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XQuery, concluded


XQuery speeds up the process of finding information contained in an XML document -- which is very handy when dealing with long XML documents. This article, the second of two parts, will teach you how to write XQuery expressions. It is excerpted from chapter nine of the book XML DeMYSTiFieD, written by Jim Keogh and Ken Davidson (McGraw-Hill/Osborne, 2005; ISBN: 0072262109).

Author Info:
By: McGraw-Hill/Osborne
Rating: 5 stars5 stars5 stars5 stars5 stars / 9
February 16, 2006
TABLE OF CONTENTS:
  1. · XQuery, concluded
  2. · Retrieving the Value of an Attribute
  3. · Retrieving the Value of an Attribute and the Attribute Name
  4. · Functions
  5. · Looking Ahead

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XQuery, concluded - Functions
(Page 4 of 5 )

You already learned that a function is a task that Saxon-B already knows how to perform; all you need to do is to call the function in your XQuery whenever you want Saxon-B to perform that task.

Table 9-2 contains commonly used XQuery functions. You can find a complete list of functions at www.w3.org/2005/02/xpath-functions.

In addition to calling built-in functions, you can also define your own functions that can be called the same way a built-in function is called. Here’s what you need to do. First create the function by writing a function declaration statement.

Function

Description

Example

upper-case()

Converts the argument to uppercase letters.

upper-case("Led Zeppelin") returns: "LED ZEPPELIN"

lower-case()

Converts the argument to lowercase letters.

lower-case("Led Zeppelin") returns: "led zeppelin"

substring()

Returns a substring.

substring("Led Zeppelin",1, 6) returns: "Led Ze"

string()

Returns the string representation of the argument.

string(645) returns: "645" as a string.

concat()

Returns the concatenation of two strings.

concat("XQu", "ery") returns: "XQuery"

string-join()

Returns a concatenation of the arguments separated by the specified separator. The fi rst argument is a list of strings and the second argument is the separator. You may find this particularly useful for displaying names.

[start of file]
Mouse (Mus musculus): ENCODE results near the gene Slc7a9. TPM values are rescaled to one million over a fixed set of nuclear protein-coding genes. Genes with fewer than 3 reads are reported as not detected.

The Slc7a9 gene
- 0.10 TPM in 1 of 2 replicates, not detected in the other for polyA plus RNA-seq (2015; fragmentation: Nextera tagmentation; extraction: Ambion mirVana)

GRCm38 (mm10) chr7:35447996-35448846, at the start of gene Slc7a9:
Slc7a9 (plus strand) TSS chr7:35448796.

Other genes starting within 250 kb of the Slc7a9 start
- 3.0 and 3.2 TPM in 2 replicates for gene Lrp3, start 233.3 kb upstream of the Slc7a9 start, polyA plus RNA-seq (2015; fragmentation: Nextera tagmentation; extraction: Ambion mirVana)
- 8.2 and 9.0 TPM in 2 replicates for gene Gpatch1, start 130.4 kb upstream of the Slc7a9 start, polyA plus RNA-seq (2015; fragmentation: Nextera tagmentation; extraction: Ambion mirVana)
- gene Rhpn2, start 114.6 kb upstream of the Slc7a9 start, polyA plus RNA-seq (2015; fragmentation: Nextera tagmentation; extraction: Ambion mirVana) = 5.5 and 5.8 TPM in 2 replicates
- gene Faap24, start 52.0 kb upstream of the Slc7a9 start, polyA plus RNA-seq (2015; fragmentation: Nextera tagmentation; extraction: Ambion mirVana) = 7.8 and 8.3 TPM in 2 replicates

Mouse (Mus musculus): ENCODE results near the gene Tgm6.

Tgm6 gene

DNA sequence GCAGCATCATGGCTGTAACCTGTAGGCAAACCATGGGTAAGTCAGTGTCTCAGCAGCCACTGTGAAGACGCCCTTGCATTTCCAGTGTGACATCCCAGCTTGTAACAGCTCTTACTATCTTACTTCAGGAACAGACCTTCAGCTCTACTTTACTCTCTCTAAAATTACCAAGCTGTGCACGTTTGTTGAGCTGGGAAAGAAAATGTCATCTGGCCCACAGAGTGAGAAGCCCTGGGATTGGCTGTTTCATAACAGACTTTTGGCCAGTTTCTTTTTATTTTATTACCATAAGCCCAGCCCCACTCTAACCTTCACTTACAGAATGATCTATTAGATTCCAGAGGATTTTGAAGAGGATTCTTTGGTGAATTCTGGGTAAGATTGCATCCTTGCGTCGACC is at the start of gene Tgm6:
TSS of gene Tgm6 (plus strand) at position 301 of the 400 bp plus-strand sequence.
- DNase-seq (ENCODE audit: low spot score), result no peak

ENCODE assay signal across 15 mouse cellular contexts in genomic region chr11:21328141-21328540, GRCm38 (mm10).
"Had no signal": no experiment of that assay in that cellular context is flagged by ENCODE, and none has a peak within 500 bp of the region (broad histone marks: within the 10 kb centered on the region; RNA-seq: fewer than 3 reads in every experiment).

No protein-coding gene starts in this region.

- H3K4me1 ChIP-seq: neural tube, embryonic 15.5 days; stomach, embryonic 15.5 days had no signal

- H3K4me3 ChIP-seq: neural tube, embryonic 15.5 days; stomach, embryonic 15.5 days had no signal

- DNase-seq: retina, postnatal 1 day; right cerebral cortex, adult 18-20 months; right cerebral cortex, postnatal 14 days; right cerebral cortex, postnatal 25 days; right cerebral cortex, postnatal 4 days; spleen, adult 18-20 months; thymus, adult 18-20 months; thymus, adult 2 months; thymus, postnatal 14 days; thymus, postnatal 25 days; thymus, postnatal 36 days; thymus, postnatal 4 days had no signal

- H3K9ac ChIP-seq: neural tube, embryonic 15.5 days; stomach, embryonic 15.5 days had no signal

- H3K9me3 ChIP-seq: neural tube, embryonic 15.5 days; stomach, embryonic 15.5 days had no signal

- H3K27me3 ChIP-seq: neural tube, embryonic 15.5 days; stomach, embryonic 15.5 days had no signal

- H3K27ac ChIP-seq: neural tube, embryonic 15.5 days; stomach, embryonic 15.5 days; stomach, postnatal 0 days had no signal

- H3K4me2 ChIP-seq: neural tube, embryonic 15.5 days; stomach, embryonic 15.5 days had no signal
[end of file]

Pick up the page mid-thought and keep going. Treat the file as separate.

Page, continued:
string-join(("Mary", "Ellen", "Smith"), " ") returns: "Mary Ellen Smith"

string-length()

Returns the length of the string. If the argument is a node, then it returns the length of the string data for that node.

string-length("Led Zeppelin") returns: 12

Table 9-2 Commonly Used Built-In XQuery Functions

The function declaration statement must have a prefix, a function name, a parameter list, and a return value. In addition, a function declaration statement must also define a code block that contains statements that are executed when the function is called from within an XQuery.

Here’s the structure of a function declaration statement:

declare function prefix:function_name($parameter as datatype, ...)
   as returntype
{
    ... code for the function goes here...
};

Let’s declare a function. You’ll call it convertdate and it will convert the date format 2006-10-04 to October 4, 2006. The prefix will be called local. The parameter is the date that will be converted and the return value is the converted date.

Here’s the function declaration. Notice that the parameter is placed within parentheses. You’ll need to give the parameter a name and specify its data type. The name is always prefaced with a $ symbol. You’ll also need to specify the data type of the value returned by the function. The return type in this example is a string.